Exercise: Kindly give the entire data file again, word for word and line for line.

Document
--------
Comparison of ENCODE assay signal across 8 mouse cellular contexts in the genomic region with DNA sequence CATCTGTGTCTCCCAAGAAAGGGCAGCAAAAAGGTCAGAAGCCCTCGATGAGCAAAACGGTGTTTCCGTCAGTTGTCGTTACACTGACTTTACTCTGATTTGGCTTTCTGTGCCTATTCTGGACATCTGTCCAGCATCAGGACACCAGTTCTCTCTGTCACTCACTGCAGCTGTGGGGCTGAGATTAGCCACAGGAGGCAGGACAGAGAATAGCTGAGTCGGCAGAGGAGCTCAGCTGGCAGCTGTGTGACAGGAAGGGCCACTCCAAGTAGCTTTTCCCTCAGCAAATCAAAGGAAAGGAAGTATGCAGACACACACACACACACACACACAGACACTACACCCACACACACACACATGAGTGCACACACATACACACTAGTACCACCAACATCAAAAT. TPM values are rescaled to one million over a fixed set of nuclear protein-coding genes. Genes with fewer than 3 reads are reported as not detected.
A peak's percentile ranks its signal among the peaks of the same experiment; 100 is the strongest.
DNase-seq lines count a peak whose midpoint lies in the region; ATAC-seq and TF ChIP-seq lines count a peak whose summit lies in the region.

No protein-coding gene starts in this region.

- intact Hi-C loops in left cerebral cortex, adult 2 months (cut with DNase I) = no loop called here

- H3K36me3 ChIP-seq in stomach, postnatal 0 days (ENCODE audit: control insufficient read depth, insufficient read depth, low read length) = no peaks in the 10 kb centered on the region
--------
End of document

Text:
Comparison of ENCODE assay signal across 8 mouse cellular contexts in the genomic region with DNA sequence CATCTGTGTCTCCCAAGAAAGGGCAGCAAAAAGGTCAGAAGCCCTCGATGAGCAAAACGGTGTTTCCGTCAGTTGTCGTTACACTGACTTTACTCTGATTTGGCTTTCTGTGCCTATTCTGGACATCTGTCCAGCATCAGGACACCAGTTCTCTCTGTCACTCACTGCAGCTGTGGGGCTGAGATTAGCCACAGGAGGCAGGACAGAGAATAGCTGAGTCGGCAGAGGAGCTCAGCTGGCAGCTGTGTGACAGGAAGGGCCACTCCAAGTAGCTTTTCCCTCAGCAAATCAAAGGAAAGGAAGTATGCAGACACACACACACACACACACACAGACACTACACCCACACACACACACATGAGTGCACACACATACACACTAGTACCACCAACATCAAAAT. TPM values are rescaled to one million over a fixed set of nuclear protein-coding genes. Genes with fewer than 3 reads are reported as not detected.
A peak's percentile ranks its signal among the peaks of the same experiment; 100 is the strongest.
DNase-seq lines count a peak whose midpoint lies in the region; ATAC-seq and TF ChIP-seq lines count a peak whose summit lies in the region.

No protein-coding gene starts in this region.

- intact Hi-C loops in left cerebral cortex, adult 2 months (cut with DNase I) = no loop called here

- H3K36me3 ChIP-seq in stomach, postnatal 0 days (ENCODE audit: control insufficient read depth, insufficient read depth, low read length) = no peaks in the 10 kb centered on the region